# Tag Info

7

The concept you are looking for is the attenuation length of light in water. This is the quantitative measure of how strongly different wavelengths get absorbed in water. The absorption of light is fairly simple to describe: it mostly depends on the material, but also if the light transverses a longer length of material, the attenuation will be stronger, ...

5

You are mistaken. Actually, you can melt ice by applying pressure. This is why ice is so slippery, when you step on a frozen lake, you are melting the very first layer of water, and thus creating a very good instant lubricant for you to slide on. It is a common knowledge false fact, see comments. Ok, granted, at very high pressures water does become solid. ...

5

Reading a discussion on this topic on the XKCD forums, it seems there is a whole book dedicated to this question. If you check e.g. page 51, the graph there indicates a much more detailed structure than an uniform one. To be more precise, there are several mechanisms in play: evaporation ice formation ice melting influx of fresh water Several quotes: ...

4

This is really just a footnote to Ross' answer as Ross is quite correct and the link he provided contains the information you asked for. In the open sea waves are normally produced by the wind. When the wind hits the sea surface it creates essentially random patterns of pressure variation and these lift some parts of the surface up and press others down. ...

3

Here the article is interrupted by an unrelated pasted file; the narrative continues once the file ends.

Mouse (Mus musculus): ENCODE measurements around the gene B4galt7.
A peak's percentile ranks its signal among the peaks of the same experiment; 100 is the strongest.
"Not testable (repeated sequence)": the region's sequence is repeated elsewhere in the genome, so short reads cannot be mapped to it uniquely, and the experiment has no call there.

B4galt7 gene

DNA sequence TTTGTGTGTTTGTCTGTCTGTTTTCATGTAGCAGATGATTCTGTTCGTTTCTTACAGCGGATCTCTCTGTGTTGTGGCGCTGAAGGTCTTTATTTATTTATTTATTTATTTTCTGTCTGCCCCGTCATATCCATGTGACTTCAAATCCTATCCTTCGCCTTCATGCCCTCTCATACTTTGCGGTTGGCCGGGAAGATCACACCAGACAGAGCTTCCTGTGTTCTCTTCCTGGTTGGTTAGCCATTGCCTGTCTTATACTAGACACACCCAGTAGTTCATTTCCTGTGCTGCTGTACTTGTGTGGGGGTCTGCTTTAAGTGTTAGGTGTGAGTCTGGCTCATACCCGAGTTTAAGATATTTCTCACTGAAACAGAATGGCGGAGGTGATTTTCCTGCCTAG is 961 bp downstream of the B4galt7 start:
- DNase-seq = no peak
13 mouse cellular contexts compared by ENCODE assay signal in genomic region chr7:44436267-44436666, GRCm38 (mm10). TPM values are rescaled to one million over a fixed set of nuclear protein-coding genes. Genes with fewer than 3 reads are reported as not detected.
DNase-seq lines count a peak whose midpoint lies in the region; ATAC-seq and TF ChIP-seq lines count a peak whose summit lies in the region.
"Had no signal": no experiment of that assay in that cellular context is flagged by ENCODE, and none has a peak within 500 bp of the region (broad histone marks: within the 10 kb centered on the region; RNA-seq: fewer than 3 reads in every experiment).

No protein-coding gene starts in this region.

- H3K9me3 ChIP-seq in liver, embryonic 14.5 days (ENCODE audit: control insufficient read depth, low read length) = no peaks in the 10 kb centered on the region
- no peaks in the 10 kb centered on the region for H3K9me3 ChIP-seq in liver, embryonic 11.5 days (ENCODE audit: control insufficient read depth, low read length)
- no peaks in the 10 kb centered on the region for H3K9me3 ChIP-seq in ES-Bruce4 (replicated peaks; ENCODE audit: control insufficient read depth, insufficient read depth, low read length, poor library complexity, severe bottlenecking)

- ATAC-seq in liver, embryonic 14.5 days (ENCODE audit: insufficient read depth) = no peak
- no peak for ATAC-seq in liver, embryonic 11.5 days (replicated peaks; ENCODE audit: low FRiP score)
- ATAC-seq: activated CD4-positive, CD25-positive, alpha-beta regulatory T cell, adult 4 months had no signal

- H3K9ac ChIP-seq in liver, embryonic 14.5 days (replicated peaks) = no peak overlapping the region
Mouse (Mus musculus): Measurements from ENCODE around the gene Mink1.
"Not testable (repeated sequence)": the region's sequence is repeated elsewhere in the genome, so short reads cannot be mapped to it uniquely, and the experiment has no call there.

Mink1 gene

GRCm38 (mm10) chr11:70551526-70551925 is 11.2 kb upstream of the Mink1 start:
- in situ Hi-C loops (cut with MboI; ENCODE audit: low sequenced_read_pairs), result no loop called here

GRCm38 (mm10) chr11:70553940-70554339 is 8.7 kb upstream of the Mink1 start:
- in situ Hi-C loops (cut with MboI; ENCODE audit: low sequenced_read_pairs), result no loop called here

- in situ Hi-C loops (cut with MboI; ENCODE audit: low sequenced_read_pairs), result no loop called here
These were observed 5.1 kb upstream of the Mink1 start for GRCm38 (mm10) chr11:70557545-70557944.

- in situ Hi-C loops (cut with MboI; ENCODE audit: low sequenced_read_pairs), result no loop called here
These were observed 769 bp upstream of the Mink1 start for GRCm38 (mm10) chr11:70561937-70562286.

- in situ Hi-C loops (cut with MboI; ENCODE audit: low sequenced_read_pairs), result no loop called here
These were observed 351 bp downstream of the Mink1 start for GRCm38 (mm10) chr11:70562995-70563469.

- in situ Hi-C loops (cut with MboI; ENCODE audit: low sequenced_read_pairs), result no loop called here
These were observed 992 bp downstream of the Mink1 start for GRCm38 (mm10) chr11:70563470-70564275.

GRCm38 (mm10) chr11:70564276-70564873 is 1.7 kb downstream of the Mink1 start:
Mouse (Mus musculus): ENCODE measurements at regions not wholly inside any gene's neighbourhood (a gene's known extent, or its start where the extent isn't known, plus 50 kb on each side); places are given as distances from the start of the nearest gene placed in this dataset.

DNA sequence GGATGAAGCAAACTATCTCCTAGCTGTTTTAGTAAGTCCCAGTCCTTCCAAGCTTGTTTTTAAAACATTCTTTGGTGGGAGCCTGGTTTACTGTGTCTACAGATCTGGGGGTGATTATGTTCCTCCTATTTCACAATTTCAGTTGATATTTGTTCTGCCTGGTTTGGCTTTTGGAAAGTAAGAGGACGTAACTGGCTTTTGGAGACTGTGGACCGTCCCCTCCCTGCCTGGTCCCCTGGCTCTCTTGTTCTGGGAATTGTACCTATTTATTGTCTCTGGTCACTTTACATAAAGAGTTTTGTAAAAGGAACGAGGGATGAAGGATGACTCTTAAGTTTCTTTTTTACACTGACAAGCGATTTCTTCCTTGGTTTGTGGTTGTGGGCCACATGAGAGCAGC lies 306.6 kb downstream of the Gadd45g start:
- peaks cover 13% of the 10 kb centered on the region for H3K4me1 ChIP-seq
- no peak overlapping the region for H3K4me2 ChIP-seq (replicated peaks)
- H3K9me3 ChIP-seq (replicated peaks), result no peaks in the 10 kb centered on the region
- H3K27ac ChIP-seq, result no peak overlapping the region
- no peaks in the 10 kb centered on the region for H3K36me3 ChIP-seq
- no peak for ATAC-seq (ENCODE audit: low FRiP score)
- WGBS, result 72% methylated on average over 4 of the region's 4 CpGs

Just to clarify the text: Integrating (5) gives (7) (the very unstable conditions) Integrating (3) gives (8) (moderately unstable to marginally unstable) Integrating (2) gives (9) (marginally to moderately stable) Integrating (6) gives (10) (very stable). Equations (1) and (4) are definitions that are used. So for example, to get (9): $$\phi_m = ... 3 The unit langley is amount of energy distributed over an area found in solar radiation, named after Samuel Pierpont Langley. The conversion is straight-forward:$$ 1\frac{\rm ly}{\rm min}=697.3\,\frac{\rm W}{\rm m^2} $$So you'll have to do some more unit conversions to get the ly/day to W/m^2 conversion. See also this site for other unit conversions ... 3 First, note that \delta(z)\neq\frac12 but$$ \int_0^h\delta(z)\,dz=\frac12 $$which is different than your assertion that \delta(z)\simeq\frac12. If you insert Equation (1) into Equation (3), you get$$ \frac{dT}{dt}+\frac{\partial}{\partial z}\left(\overline{W'T'}\right)=\beta Se^{-\beta z}+2B\delta(z) $$Now integrate this over z (using z' to ... 2 The first term on the right is \beta S^{*}e^{-\beta z} This means that the amount of light penertrating into the ocean decreases exponentially with depth z. The second term on the right is 2B^{*} \delta \left(z\right) This takes into account heat transfer processes taking place only at the surface, such as evaportion. 2 The question is simple but the reason why it probably has not been answered yet is that the answwer is extraordinarily complex. Basically if you consider a steady state with a velocity field V(x,y,z), you are asking to : find the horizontal and vertical components Vh(x,y,z) and Vv(x,y,z) integrate Vh².dV and Vv².dV all over the globe This is a matter of ... 2 Have a look at this compilation of optical properties of water. If I take for example this recent measurement of the absorption coefficient, the minimum absorption coefficient is 0.0000442 /cm at 417.5 nm (which is blue light). The next question is where you consider the cutoff for vision to be. The Wikipedia article on daylight gives the ratio between ... 1 I like your photograph, but as I'm sure you realize that is not the open ocean. (I didn't notice the painted background the first time I looked at it!) In the pictured situation, the waves are going to be highly influenced by the nearby man-made structures, the shore, and the bottom (if this area is relatively shallow.) Wave reflection, refraction, and the ... 1 Previous answers make it clear that there are many factors that could lead to temporary non-uniform distributions of deuterium atoms in the majority of "normal" hydrogen atoms in sea-water. So, if one were to pour a beaker of D_2O carefully and slowly into a beaker of normal water, the heavy water would be found concentrated at the bottom of the beaker. ... 1 Therefore, it seems that the climatic system has a length-scale. Where does it come from? Let us not forget that the weather system is a classical case of chaotic dynamics: several interacting differential equations are at work, not just Navier Stokes. Think of tides, think of seasons, think of clouds/albedo etc. But mainly it is the boundary ... 1 Part of your scale comes from the observer, the time and space averaging of the observations. You say the weather 10 meters distant is pretty similar to here, but look a bit closer, and it is not. The wind 10 meters from where you are can be quite different from where you stand. A sunny rock can be dry and hot 1 meter away from a shady moist spot with moss ... 1 Emerson & Hedges' Chemical Oceanography and the Marine Carbon Cycle (Google book link, you'll have to scroll to page 87) has a table that gives the value \beta_0=2.71\times10^{-2} for air in seawater at 20^\circC and one atmosphere. This website has a table of values at multiple temperatures from a few different published sources--the value at ... 1 Start by assessing the relative importance of each Q term. Assume some order of magnitude values for the unknowns (based on experience and/or intuition) and see how big Q_{lin} is compared to e.g. Q_s. Do that for all Q terms and hope some will be negligible so they can be discarded. My guess is that Q_{lin} and Q_e are insignificant. You are ... 1 From a physics perspective the main factor here is "pressure differential". As long as the pressure inside the fish and outside is the same, there no pressure differential and therefor no net force on the shell of the fish and there is no crushing. So the key here is proper pressure equalization as the depth changes. 1 The light intensity at a depth d is given by the Beer-Lambert law:$$ I = I_0 \exp\left(-\frac{d}{\ell}\right)  where $I_0$ is the intensity at the surface and $\ell$ is the depth at which the light intensity has fallen by 73%. The depth $\ell$ is dependant on wavelength as seawater absorbs red light more strongly than blue light. I did a quick Google ...